The following is an interview with Dr. Christopher Hardy of the Defense Acquisition University (DAU). The DAU was recently honored by the Federal Government Distance Learning Association (FGDLA), winning an organizational Eagle Award for excellence in distance learning implementations.

Dr. Hardy is Director of the Global Learning and Technology Center at DAU. He spoke with Fed UC about how distance learning is a critical piece of the technology DAU leverages to create a better skilled acquisition workforce.

Thank you for speaking with Fed UC, and congratulations on your FGDLA award. Can you provide a little background on DAU for our readers?

In 1991, Congress passed the Defense Acquisition Workforce Improvement Act (DAWIA) in an effort to professionalize the workforce and established DAU as the primary training institution for acquisition certification training. By 1995, the DAU mission was to provide effective and efficient acquisition education, training, research, and associated academic activities as an integral part of acquisition support. DAU provides certification training to over 151,000 acquisition professionals and has continued to expand to a fully integrated 24/7 learning environment.

Here are our most recent annual statistics:

• Provided 11.2 million hours of formal (classroom and online courses) and informal learning (short online training modules, on-site consulting, tailored training, online knowledge sharing assets and communities of practice).

• Provided 6.8 million hours of training.

• Graduated 202,970 students,—including a record-breaking 56,818 classroom graduates.

• Provided 314 continuous learning modules with 474,893 completions by the workforce.

• Provided 624,556 hours of mission assistance efforts working with customers in their workplaces.

DAU is mainly located in the U.S., but we have some facilities around the world. There are five regional campuses, and our goal is to centralize the curriculum but decentralize the training. Our faculty is made up of senior subject matter experts from technical career fields such as contracting, project management, engineering, logistics, and others who actually have done what they teach.

What events and trends led you to implement distance learning?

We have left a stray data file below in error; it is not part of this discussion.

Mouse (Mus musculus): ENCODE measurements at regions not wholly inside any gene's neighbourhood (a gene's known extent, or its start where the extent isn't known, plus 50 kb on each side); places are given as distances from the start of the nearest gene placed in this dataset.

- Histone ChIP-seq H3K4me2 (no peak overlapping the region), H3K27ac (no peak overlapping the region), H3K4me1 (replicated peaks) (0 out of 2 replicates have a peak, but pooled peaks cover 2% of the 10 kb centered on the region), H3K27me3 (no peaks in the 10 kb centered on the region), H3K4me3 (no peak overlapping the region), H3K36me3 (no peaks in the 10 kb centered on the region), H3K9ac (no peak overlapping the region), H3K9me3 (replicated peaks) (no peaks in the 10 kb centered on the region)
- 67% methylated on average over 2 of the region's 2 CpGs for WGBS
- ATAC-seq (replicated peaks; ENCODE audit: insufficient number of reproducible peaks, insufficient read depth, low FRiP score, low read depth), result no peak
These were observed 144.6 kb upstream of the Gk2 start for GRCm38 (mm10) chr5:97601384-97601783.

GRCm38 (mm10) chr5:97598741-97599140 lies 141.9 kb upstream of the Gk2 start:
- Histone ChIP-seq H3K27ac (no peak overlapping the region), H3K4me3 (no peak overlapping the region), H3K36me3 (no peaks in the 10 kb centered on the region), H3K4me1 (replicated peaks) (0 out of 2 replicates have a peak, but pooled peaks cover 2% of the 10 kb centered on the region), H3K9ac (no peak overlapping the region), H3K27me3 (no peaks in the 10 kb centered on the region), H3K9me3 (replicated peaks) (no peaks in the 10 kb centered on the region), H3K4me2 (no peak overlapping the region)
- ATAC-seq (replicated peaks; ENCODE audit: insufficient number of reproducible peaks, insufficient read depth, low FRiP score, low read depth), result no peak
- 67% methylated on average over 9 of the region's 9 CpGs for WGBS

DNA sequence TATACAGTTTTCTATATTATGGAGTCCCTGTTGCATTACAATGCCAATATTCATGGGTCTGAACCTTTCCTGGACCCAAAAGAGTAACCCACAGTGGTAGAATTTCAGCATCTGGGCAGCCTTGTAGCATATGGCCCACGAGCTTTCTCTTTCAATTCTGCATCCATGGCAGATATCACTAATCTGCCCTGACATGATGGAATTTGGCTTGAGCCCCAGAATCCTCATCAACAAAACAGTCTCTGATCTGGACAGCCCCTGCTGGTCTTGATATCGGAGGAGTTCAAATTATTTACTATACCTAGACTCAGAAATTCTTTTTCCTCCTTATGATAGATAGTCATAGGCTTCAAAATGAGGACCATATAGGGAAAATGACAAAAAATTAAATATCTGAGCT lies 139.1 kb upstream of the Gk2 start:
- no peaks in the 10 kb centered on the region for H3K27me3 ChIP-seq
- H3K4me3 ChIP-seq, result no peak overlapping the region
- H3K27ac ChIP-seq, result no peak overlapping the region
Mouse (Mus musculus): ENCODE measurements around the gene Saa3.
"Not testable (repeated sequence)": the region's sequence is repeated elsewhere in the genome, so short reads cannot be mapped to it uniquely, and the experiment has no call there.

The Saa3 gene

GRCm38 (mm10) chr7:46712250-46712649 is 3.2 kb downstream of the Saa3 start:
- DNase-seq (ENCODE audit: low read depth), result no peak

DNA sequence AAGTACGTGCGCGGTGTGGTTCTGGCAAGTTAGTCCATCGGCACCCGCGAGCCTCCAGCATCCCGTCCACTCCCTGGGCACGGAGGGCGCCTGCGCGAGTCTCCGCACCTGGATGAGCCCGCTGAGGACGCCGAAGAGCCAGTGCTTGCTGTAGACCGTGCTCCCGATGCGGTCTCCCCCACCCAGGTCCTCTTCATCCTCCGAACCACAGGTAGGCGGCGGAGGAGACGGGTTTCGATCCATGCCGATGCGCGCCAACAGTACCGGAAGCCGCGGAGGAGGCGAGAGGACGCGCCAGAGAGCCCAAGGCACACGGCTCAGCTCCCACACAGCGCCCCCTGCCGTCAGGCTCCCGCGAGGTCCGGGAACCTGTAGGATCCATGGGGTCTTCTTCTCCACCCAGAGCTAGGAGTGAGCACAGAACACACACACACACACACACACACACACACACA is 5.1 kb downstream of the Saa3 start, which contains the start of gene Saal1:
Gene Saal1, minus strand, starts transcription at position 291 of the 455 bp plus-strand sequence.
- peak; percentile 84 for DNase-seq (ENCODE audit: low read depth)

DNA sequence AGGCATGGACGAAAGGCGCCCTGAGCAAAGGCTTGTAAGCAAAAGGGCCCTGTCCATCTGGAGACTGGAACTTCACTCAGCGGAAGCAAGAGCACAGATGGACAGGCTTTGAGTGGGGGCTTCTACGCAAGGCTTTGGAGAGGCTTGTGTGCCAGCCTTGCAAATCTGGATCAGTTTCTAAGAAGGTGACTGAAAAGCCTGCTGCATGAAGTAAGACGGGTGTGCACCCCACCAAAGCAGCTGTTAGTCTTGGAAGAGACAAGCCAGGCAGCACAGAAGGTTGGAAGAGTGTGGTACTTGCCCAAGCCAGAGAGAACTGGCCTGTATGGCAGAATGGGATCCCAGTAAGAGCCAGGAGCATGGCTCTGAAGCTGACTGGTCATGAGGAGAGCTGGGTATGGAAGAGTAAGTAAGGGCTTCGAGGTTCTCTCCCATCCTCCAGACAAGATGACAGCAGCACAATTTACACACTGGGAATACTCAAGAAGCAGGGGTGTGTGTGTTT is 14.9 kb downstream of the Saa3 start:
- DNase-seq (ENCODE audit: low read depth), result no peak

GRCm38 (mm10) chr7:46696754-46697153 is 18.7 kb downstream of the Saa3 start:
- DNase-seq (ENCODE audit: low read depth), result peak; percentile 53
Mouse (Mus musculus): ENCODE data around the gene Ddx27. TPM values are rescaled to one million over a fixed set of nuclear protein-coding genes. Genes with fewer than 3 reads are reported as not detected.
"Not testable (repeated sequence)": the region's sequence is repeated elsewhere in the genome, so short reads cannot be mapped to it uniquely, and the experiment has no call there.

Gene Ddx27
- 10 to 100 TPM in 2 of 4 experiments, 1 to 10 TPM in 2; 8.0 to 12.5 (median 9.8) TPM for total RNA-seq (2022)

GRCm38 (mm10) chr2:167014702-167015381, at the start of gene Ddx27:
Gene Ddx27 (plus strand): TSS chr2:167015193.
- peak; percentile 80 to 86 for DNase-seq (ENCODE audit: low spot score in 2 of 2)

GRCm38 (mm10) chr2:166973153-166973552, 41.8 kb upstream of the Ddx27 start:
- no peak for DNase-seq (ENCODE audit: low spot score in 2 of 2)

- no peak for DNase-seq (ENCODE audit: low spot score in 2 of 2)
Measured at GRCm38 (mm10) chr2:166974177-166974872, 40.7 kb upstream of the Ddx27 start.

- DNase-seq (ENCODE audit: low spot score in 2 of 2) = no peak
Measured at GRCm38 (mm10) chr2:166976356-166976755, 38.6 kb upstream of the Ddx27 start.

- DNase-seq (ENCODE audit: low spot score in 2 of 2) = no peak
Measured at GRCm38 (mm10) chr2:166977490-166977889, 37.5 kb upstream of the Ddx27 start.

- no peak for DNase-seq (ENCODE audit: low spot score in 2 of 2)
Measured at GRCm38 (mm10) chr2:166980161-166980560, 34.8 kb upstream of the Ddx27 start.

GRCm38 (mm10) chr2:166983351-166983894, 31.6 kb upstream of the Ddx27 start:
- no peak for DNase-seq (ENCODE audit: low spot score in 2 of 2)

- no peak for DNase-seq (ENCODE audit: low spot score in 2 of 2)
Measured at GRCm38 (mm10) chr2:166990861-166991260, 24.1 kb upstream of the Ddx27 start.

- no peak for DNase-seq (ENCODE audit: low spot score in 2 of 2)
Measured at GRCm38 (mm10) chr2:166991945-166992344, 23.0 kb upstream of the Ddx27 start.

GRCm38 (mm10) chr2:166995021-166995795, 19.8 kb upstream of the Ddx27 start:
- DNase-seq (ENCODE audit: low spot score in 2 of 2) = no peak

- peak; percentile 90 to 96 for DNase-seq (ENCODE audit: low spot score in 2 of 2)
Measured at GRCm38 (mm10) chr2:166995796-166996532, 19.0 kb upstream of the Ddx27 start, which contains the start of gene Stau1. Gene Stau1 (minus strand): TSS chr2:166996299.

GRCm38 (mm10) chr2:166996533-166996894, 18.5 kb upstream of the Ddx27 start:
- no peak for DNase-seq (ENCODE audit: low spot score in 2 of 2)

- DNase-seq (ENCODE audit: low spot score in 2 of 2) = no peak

Initially in 2000, we were driven to turn to distance learning because we just didn’t have the capacity and resources to meet the demand with only classroom training. Plus we’ve got a global workforce today, so overcoming geographic boundaries was imperative. And some things we found were actually more effectively taught online.

What tools and technologies support your distance learning strategies?

Within its learning assets, DAU also has incorporated games and simulations, virtual worlds, robust social collaboration methods and systems, and brief video tutorials. Additionally, DAU makes extensive use of web portals and multimedia. We are implementing a web-based collaborative authoring tool, a digital asset management system, learning analytics tools, an enterprise search capability, and conducted a market analysis for a next generation learning management system. This exemplifies how DAU looks continually at emerging trends and technologies to ensure the university offers the best capabilities to the workforce. This requires constant self-assessment and re-invention.

What new initiatives are you planning for distance learning and collaboration over the next 24-36 months?

DAU intends to incorporate learning and knowledge sharing assets into the very fabric of daily work. Today’s workforce increasingly relies on DAU’s learning assets to do their job. Since most learning takes place on the job—perhaps as much as 80 percent or more—DAU is expanding its capacity, reach, and access, while exploring new and exciting tools and technologies.

We’re also particularly excited by our new Teaching and Learning Lab (TALL) internal testing facility – we have some 30 initiatives planned for the next three years to test for adoption and deployment. In a lab setting, failure can also be extremely constructive (and less expensive)! DAU will continue to integrate formal and informal learning.

Greater use of videos is planned, more lecture capture and redistribution that way. We had explored virtual world applications, but security issues preclude DAU from moving in that direction.  Tablets are going to be a game changer for us. In particular they will help us enrich our mobile support capabilities.